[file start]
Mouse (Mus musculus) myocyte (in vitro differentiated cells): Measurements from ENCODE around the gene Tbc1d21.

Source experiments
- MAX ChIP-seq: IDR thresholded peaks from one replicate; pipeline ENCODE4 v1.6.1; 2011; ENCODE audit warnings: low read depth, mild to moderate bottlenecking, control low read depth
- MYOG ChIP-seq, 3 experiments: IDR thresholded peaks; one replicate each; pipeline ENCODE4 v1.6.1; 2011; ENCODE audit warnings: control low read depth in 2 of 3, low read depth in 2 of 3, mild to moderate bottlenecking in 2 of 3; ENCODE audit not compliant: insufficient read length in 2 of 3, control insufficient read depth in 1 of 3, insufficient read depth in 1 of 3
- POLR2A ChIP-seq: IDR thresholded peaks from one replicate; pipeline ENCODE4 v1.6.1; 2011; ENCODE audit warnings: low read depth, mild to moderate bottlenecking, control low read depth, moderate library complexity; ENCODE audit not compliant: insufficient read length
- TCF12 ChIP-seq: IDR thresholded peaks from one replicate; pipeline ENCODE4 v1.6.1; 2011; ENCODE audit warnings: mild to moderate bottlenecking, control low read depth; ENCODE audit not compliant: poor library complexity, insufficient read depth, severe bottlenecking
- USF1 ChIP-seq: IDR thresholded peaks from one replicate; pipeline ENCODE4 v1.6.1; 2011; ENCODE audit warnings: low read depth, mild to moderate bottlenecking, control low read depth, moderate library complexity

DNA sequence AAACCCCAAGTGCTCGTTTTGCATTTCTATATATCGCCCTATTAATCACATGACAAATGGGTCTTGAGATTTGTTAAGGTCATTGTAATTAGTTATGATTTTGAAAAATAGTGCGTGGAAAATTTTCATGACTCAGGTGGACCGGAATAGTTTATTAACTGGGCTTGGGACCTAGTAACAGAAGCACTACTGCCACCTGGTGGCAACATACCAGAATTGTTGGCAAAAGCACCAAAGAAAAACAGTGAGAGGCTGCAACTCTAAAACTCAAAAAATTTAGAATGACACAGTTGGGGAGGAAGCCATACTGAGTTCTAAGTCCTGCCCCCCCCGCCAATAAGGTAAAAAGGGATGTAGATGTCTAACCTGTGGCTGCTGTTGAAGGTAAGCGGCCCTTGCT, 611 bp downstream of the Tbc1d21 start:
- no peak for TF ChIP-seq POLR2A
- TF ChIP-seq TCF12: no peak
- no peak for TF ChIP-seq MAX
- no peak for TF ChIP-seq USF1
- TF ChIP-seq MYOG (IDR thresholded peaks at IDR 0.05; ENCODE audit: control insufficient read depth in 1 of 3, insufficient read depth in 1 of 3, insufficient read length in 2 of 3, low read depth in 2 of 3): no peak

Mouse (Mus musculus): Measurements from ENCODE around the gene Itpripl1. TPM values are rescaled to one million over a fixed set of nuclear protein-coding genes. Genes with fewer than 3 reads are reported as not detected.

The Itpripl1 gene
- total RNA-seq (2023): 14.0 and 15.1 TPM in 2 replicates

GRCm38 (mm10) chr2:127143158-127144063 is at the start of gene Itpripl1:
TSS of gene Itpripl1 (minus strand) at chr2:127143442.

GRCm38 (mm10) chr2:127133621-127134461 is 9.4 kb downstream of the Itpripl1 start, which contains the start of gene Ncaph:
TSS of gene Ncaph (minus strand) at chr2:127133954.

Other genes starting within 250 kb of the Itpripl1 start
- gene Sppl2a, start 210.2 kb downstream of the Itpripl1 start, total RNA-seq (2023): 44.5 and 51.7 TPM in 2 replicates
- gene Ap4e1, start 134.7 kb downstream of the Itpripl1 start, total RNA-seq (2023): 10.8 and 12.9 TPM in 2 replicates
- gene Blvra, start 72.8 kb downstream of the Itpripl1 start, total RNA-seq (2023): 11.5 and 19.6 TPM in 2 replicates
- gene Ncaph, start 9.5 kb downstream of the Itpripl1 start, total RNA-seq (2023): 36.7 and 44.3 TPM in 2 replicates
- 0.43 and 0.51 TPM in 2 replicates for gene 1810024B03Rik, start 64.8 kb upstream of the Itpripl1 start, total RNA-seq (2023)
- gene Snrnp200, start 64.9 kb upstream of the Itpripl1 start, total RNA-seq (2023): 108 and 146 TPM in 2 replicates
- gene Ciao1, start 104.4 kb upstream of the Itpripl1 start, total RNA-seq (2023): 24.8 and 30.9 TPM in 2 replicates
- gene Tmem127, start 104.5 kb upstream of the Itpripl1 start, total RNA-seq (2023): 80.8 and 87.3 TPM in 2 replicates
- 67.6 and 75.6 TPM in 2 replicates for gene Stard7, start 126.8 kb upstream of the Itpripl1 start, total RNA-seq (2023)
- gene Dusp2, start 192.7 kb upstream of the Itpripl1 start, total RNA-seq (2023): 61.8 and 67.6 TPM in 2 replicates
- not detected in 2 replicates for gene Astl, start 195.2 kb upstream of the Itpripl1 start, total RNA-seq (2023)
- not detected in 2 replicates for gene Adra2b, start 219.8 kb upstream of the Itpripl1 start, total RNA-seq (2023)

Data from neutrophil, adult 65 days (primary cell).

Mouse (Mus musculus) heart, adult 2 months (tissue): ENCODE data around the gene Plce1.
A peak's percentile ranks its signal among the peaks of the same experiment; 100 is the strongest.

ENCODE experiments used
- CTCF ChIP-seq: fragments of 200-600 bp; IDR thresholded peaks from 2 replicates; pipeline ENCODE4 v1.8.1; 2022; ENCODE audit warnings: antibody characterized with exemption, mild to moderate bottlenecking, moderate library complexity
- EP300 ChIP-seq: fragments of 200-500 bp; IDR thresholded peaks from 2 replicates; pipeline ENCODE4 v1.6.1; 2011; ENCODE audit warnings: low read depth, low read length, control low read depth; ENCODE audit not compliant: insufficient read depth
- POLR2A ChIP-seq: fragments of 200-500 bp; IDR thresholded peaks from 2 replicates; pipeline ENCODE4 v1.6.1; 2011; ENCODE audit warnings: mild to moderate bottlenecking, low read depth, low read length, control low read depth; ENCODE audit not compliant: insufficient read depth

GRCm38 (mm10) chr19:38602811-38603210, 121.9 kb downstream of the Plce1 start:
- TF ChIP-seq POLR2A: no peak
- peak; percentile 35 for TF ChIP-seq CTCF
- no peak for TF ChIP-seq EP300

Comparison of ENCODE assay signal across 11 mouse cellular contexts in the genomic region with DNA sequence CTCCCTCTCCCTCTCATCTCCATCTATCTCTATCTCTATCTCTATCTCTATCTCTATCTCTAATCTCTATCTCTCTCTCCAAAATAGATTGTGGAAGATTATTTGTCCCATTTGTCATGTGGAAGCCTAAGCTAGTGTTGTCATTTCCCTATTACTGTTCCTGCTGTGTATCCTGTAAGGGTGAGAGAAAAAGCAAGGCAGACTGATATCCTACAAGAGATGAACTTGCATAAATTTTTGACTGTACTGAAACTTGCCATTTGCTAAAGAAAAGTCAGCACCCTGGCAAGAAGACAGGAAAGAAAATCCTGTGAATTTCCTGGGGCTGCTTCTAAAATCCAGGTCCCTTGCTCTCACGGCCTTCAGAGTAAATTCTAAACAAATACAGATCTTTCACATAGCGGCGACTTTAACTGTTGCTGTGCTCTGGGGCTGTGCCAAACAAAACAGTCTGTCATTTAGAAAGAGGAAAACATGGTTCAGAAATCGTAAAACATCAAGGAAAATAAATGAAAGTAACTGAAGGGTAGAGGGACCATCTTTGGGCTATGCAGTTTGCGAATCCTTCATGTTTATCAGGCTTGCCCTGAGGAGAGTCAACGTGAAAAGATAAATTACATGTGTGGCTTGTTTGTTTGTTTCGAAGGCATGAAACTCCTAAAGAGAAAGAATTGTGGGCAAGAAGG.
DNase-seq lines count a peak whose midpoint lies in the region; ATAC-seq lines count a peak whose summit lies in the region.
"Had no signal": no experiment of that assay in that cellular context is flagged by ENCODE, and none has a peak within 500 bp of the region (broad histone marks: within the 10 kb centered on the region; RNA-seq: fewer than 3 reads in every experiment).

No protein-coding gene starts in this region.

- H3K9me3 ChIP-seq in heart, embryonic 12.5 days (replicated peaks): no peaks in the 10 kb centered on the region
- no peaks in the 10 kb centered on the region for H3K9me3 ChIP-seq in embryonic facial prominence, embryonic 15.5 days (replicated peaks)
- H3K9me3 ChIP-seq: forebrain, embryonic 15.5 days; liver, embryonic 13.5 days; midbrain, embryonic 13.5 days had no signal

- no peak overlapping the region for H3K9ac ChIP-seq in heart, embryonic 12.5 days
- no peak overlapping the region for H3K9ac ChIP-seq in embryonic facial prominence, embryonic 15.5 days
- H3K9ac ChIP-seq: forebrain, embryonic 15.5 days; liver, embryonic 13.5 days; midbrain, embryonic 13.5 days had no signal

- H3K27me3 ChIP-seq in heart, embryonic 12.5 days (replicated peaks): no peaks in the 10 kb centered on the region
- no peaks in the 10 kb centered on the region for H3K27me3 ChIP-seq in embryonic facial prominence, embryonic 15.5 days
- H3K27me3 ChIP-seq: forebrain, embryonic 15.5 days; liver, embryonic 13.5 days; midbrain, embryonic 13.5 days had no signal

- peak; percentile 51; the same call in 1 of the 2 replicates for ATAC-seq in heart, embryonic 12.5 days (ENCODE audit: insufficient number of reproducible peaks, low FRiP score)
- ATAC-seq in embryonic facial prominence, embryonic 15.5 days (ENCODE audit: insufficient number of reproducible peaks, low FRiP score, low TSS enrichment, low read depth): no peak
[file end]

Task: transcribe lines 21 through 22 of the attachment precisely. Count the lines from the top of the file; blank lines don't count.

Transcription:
Other genes starting within 250 kb of the Itpripl1 start
- gene Sppl2a, start 210.2 kb downstream of the Itpripl1 start, total RNA-seq (2023): 44.5 and 51.7 TPM in 2 replicates